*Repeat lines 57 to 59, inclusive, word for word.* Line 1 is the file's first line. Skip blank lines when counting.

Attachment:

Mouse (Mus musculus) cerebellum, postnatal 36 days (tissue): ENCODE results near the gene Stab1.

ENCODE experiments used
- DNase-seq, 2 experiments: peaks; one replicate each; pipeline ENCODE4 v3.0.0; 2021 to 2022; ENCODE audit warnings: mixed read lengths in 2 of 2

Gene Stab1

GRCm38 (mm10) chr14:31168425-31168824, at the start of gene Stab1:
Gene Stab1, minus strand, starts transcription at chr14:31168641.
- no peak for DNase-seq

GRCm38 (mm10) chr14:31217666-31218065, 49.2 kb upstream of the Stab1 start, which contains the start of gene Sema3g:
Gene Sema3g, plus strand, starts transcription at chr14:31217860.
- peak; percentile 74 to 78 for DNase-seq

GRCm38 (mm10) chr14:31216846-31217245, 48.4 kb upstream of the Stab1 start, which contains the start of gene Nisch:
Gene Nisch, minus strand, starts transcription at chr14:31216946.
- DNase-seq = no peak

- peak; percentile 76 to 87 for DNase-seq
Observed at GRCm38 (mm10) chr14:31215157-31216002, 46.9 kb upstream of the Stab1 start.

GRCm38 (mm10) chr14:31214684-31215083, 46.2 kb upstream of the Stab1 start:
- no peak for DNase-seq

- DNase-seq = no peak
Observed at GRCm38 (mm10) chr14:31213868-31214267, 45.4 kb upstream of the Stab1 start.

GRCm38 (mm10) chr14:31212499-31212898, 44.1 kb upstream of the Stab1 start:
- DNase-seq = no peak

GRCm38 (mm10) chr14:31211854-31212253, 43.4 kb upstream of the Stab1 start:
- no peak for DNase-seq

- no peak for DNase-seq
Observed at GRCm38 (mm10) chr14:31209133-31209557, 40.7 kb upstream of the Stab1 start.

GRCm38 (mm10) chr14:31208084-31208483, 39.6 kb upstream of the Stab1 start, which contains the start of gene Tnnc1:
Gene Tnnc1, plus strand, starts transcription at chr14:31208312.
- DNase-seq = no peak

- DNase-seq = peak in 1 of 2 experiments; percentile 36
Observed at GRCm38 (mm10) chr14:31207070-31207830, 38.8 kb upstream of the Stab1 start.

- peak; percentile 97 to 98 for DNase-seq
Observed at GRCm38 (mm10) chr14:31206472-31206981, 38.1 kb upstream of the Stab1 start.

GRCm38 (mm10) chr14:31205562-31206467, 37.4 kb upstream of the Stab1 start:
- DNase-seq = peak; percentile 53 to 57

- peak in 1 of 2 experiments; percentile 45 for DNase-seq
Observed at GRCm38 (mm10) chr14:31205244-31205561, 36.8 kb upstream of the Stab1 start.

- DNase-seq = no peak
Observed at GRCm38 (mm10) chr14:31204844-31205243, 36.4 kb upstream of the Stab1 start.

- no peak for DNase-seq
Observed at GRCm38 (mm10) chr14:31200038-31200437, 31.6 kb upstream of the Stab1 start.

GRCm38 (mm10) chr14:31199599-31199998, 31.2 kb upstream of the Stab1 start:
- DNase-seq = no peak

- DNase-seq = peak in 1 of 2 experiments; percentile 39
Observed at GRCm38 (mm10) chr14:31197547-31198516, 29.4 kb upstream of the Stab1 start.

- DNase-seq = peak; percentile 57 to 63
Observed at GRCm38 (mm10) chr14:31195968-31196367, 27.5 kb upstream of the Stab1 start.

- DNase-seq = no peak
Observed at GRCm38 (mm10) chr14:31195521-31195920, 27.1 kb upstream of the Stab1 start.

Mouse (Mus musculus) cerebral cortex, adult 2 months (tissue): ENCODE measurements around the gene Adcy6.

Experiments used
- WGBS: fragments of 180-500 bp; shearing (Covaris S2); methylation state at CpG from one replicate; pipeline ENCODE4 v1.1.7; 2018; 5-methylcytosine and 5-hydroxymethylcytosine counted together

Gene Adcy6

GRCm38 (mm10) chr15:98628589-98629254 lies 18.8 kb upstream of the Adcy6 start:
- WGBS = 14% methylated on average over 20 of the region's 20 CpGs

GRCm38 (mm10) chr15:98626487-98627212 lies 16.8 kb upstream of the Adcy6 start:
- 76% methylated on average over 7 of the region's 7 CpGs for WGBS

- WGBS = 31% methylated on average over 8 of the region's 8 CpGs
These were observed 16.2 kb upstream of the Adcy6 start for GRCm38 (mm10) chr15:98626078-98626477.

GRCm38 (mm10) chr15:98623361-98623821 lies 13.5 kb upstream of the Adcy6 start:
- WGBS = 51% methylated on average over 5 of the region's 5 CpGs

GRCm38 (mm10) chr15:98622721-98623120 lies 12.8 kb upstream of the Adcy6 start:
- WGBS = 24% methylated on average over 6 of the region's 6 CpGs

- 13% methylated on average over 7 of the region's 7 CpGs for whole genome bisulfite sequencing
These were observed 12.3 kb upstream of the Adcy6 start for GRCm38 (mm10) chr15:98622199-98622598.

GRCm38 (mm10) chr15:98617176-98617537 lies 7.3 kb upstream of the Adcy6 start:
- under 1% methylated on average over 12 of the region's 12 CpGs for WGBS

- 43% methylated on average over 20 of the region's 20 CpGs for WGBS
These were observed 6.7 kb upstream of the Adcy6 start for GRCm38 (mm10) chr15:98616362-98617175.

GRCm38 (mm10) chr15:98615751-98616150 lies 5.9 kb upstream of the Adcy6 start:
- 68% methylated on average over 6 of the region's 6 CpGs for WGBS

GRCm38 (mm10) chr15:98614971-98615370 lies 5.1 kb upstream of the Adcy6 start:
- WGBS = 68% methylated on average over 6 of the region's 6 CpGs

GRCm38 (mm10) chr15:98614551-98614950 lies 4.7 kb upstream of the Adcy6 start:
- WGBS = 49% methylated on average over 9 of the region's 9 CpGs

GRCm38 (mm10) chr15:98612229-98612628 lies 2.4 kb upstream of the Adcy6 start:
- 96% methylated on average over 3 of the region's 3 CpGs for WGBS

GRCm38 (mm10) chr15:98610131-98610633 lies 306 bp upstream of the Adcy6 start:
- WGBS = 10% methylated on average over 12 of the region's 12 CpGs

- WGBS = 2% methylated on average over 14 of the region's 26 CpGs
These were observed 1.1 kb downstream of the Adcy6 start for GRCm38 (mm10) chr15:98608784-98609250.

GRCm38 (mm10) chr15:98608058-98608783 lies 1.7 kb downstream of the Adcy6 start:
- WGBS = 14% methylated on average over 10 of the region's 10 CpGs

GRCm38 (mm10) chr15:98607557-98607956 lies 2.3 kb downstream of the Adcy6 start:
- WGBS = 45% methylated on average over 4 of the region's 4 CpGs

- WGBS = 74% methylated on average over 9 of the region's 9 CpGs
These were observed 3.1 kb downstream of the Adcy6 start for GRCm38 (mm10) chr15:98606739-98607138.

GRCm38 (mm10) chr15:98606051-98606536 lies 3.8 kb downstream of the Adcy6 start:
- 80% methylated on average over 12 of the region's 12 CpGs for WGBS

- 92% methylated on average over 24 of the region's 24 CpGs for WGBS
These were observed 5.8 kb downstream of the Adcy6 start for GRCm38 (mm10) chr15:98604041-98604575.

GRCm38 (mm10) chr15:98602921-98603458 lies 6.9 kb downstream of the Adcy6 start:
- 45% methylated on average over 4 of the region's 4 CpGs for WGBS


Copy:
- WGBS = 31% methylated on average over 8 of the region's 8 CpGs
These were observed 16.2 kb upstream of the Adcy6 start for GRCm38 (mm10) chr15:98626078-98626477.

GRCm38 (mm10) chr15:98623361-98623821 lies 13.5 kb upstream of the Adcy6 start: